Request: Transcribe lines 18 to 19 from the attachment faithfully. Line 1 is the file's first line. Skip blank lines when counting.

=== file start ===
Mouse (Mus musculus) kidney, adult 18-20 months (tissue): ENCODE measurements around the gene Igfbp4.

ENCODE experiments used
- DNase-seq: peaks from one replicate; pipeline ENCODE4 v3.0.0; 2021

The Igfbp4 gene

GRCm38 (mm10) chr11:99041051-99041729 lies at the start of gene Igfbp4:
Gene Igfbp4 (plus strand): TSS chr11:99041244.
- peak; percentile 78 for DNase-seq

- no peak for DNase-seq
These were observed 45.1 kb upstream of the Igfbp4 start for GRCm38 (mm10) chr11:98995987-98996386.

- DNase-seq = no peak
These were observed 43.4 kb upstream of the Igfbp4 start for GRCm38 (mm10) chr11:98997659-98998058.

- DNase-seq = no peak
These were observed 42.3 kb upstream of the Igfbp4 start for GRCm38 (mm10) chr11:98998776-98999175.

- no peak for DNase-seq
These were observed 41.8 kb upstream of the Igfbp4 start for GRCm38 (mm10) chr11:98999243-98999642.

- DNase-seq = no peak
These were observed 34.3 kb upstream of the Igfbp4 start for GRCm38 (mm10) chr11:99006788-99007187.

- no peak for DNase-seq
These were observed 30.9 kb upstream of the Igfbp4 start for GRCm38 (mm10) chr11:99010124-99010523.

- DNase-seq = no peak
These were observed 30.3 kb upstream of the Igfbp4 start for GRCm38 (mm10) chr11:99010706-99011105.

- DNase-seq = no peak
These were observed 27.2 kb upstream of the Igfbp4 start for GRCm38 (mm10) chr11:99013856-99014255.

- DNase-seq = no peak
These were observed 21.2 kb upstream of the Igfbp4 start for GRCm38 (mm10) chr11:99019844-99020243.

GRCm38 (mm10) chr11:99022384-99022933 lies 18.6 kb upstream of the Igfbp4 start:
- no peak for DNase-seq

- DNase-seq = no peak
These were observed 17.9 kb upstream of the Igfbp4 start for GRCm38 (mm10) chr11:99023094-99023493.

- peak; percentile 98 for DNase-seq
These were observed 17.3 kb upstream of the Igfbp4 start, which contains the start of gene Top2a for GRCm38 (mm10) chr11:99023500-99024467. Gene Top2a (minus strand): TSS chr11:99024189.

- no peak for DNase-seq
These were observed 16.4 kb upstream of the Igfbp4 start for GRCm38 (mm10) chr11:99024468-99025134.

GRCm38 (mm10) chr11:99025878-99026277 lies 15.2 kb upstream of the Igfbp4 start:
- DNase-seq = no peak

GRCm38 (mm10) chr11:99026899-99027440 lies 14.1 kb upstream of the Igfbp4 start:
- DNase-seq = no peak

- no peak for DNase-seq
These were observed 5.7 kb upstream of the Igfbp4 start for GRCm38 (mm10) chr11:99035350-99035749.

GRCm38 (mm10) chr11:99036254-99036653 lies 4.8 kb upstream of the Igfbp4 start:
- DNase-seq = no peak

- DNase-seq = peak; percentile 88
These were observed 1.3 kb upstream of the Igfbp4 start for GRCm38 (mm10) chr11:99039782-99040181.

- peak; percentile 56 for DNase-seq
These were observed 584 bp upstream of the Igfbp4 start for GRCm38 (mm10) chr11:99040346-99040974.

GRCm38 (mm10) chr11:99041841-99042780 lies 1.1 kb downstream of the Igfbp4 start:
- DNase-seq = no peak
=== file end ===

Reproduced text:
- no peak for DNase-seq
These were observed 30.9 kb upstream of the Igfbp4 start for GRCm38 (mm10) chr11:99010124-99010523.